There’s a lot to dissect about Elizabeth Holmes. There’s her deep, presumably fake voice, her gigantic blue eyes that never blink in public, her insistence on dressing like Steve Jobs, her propensity for lying to innocent people without remorse — and then there’s her diet.
Yes, even the Theranos founder’s diet has come under scrutiny in recent months, and for good reason: Like the rest of her choices, it’s a little … odd. She eats a short list of very specific foods (all vegan) in the name of being able to work long hours on little sleep, but it’s hardly your traditional high-energy diet of protein and healthy fats supplemented with a cup of coffee here and there.
To learn more about Holmes’ diet — and whether or not it actually works in the way she thinks it does — we consulted nutritionists who know just a little more about this topic.
Green Juice, Dressing-Less Salads And Oil-Free Spaghetti
In Bad Blood, author John Carreyou details Holmes’ daily green juice (spinach, parsley, wheatgrass, celery and cucumber) and bland, dressing-less salad that was prepared for her by a private chef. Occasionally, she threw some oil-free spaghetti in the mix. Sounds pretty boring, right? It’s not that nutritious, either.
According to nutritionist Tamar Samuels, this diet is extremely limited and lacking in key nutrients. “While green juices contain lots of phytonutrients, vitamins and minerals, they seriously lack in three essential nutrients — fiber, protein and fat,” she explained. “Fiber is a non-digestible carbohydrate that supports our digestive system and fuels our microbiome.”
Another thing it’s lacking in? Fat and protein. “A healthy diet should include a balance of all the essential macro and micronutrients — protein, carbohydrates, fat, vitamins, minerals and phytonutrients, and this one doesn’t,” Samuels said.
No Coffee, But The Occasional Chocolate-Covered Espresso Bean
Surprisingly, Holmes never turns to coffee, America’s favorite source of energy, but she did swear by a chocolate-covered espresso bean once in a while when she’s running low on fuel, according to Bad Blood. “A chocolate-covered coffee bean definitely doesn’t qualify as energy-inducing or we would all be eating them by the handful,” said nutritionist Karina Heinrich.
Heinrich did say that Holmes may have been on to something with the no-coffee thing, though, especially because she only slept four hours a night. “She didn’t consume a lot of caffeine, which has been shown to support a deeper sleep and help you fall asleep much faster than your coffee-drinking friends.”
A Vegan Diet
Holmes claimed that the reason she ate a vegan diet was so that she could work 16-hour days and function on four hours of sleep. Apparently, it gave her energy.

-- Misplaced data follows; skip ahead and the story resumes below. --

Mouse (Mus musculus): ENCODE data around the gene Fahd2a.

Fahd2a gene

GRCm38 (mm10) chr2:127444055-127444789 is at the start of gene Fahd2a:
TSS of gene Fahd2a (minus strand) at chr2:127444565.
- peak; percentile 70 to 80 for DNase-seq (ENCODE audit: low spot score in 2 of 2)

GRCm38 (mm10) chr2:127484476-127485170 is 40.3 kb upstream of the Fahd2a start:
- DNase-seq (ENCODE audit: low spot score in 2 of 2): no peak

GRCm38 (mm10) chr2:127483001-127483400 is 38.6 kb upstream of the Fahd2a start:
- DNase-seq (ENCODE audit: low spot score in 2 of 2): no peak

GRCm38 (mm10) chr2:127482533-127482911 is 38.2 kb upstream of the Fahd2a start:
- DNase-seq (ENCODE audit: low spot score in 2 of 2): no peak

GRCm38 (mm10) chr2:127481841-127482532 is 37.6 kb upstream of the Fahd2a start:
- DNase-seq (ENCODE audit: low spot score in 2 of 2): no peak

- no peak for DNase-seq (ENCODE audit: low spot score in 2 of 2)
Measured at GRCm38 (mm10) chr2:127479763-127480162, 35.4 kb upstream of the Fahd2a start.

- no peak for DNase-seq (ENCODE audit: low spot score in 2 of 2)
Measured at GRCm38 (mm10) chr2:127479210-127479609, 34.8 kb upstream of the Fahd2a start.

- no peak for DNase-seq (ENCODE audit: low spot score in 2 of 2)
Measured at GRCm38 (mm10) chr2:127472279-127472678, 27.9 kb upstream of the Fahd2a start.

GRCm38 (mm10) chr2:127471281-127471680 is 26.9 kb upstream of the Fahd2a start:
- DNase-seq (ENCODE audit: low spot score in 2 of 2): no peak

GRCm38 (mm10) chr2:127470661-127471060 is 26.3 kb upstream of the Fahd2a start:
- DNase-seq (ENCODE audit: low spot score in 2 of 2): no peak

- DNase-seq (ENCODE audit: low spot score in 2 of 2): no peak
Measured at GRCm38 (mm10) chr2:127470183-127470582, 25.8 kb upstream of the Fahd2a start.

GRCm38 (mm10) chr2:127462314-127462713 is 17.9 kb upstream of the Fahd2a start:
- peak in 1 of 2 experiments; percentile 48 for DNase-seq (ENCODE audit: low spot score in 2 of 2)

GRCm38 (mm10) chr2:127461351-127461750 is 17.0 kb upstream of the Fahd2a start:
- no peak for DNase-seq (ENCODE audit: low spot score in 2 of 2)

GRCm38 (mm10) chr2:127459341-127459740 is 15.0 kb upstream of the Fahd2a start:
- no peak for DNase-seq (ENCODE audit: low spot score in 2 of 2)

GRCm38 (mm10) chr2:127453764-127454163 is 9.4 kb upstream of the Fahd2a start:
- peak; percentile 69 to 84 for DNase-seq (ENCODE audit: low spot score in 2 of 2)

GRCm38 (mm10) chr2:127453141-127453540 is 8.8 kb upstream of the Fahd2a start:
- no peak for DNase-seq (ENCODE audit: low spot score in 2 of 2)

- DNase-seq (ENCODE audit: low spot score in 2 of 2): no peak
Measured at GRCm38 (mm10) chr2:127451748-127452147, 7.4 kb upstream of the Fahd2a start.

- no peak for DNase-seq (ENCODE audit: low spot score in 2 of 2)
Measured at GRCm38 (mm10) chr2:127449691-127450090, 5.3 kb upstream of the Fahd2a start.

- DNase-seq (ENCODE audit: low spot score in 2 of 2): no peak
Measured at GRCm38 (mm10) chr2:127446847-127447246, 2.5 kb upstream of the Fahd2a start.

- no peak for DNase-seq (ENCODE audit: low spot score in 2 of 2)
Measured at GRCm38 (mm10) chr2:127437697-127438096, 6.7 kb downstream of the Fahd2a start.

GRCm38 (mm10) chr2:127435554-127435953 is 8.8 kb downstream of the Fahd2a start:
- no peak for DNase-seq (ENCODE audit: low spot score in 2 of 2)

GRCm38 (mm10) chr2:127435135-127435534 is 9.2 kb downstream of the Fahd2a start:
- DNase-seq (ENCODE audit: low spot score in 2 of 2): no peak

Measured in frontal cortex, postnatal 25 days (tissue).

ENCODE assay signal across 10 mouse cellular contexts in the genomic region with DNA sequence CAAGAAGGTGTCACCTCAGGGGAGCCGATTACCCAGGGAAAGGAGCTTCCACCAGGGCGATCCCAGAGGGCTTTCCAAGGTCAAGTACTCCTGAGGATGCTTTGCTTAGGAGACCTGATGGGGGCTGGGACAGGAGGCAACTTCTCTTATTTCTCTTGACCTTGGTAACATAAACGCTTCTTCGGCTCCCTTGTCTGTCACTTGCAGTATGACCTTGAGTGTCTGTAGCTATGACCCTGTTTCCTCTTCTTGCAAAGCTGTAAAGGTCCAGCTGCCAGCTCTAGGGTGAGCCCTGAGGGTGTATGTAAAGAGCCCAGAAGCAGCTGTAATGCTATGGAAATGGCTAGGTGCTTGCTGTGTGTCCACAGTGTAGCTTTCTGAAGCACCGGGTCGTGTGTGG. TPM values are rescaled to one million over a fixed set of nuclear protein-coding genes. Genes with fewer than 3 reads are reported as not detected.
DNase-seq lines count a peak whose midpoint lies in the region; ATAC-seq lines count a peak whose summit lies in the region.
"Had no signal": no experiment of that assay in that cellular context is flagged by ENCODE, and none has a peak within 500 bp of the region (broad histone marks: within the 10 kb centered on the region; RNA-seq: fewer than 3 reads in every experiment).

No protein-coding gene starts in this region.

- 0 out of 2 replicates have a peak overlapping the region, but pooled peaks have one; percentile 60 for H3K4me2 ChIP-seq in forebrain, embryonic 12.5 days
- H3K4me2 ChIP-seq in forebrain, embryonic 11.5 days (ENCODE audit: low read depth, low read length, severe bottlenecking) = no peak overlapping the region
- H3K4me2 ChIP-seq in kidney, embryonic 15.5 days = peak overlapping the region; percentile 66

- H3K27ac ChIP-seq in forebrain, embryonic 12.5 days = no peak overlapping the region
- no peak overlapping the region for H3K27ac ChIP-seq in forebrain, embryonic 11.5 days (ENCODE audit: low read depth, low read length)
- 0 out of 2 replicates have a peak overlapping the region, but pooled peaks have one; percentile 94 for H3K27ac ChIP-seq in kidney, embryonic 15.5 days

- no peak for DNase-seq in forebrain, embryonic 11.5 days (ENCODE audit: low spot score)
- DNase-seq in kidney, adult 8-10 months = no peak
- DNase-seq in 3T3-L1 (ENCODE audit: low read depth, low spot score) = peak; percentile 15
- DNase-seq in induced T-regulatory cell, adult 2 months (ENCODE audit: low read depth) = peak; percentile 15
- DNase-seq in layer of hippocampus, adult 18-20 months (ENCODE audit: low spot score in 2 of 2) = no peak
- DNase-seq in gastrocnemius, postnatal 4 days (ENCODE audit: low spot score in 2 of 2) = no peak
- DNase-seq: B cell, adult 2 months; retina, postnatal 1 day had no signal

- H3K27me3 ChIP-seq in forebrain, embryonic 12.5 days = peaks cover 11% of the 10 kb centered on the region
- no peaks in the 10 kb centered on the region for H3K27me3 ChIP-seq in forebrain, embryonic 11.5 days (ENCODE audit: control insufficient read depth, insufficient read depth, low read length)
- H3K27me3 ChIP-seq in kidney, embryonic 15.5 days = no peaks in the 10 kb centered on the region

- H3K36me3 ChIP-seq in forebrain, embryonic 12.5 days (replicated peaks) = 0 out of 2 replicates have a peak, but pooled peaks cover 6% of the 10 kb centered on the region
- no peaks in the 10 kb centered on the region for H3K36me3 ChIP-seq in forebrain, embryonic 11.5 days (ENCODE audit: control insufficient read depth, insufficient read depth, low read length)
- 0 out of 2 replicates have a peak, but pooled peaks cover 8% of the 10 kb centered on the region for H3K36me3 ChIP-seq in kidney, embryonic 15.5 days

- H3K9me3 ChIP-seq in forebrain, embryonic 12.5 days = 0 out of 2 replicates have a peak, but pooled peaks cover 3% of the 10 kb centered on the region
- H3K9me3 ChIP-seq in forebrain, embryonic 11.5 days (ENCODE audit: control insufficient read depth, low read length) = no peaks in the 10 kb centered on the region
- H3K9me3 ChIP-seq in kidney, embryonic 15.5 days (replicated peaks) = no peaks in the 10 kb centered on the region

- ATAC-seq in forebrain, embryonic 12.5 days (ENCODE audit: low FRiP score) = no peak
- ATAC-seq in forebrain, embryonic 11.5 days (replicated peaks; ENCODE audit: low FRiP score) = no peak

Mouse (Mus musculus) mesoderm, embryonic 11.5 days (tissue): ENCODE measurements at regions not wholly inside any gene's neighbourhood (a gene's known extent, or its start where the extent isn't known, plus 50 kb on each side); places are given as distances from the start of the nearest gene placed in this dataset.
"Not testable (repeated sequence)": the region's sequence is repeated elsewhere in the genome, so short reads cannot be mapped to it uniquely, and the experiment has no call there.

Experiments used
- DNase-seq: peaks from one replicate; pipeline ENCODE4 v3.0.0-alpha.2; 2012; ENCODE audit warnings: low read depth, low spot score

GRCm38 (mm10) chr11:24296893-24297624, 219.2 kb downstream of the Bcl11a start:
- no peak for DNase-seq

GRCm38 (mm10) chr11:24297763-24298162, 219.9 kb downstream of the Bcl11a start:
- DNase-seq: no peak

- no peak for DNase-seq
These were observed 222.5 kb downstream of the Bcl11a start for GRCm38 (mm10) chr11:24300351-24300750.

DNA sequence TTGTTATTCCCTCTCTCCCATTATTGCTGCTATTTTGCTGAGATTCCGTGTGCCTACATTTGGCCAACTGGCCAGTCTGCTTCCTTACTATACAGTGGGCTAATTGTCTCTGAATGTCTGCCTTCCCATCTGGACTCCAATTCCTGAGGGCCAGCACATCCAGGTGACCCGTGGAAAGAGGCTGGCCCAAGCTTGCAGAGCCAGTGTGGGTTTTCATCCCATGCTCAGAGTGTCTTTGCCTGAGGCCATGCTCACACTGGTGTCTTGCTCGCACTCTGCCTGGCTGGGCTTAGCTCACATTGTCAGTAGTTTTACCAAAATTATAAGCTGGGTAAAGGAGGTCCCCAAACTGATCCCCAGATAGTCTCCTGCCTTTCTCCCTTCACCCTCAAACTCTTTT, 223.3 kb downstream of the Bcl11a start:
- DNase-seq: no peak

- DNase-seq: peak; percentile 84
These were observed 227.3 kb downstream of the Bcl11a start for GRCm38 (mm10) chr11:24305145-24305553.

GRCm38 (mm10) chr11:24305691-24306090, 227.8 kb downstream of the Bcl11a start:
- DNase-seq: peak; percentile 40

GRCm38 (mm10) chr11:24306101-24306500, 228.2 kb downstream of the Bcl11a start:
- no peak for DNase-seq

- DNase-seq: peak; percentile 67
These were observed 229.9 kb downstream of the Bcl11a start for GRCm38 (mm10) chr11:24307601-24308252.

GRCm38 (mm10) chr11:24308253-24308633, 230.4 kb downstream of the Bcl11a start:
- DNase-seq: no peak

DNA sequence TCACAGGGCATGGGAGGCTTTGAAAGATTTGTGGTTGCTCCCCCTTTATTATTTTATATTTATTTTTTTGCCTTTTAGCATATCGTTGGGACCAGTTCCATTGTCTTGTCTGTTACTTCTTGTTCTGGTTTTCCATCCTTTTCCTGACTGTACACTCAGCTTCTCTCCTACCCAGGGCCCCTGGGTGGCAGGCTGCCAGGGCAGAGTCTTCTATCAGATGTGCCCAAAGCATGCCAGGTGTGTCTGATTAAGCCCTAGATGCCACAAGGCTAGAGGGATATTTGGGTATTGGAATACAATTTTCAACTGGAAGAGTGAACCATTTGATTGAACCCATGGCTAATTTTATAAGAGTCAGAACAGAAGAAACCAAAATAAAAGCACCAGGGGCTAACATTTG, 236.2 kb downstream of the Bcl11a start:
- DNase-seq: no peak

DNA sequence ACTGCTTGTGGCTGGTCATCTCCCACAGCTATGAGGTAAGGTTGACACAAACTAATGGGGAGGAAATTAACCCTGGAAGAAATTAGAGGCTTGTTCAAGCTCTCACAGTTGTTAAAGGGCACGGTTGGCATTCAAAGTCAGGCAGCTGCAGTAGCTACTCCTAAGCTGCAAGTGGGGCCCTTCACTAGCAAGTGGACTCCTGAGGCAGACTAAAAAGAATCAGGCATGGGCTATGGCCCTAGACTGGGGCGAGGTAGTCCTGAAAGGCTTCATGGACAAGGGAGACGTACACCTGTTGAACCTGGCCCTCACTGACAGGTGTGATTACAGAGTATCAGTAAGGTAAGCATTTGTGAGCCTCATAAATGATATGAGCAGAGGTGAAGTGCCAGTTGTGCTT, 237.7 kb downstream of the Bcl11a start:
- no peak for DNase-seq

According to Samuels, there’s little evidence to support this theory. “There are no documented sleep benefits associated with a vegan diet,” she said. “Nutrition can absolutely influence your sleep patterns, but most of the current research suggests that the Mediterranean diet and macronutrient composition is more important for sleep.”
She added that eating a vegan diet might help with sleep because it is a higher carbohydrate and lower fat diet, but you don’t have to completely eliminate animal foods and fats to get these benefits. “Eating plant-based is something I recommend, but I define a plant-based as a diet that consists mostly of plants, but can also include pasture-raised animal proteins and animal products such as grass fed dairy and eggs.”
A Few Notes For Improvement
Not that Holmes is taking feedback from us, but both Heinrich and Samuels agree that there are a lot of tweaks she could make for a healthier diet.
“I would start by recommending she have a green smoothie instead of juice for breakfast,” Samuels said. “Smoothies have more fiber than juice and you can add lots of ingredients to smoothies to make them even more nutritious — avocado for healthy fat, yogurt for protein and probiotics, chia or flax seeds for fiber and Omega-3s would all be great options.”
She would make a few tweaks to that salad and pasta dish, too. “I would optimize the salad by adding healthy fats like avocado and an olive oil-based salad dressing,” she said. “I would try to add as many different colorful vegetables as possible, and maybe some chickpeas or other legumes for additional fiber and protein. For the pasta, I would experiment with the different bean-based pastas for additional protein and fiber. I love adding peas and greens to pasta for additional veggies and some olive oil pesto for some healthy fat.”
Heinrich is in agreement with Samuels’ additions, but she also notes that she’s missing fruit. “If Holmes were my client, I’d have her add some fruit to her diet, specifically berries, apples and maybe a banana every now and again.”
Yep, in turns out that whole green juice, salad and espresso bean diet isn’t that energy-inducing after all. But hey, she certainly pulled it off for a while there.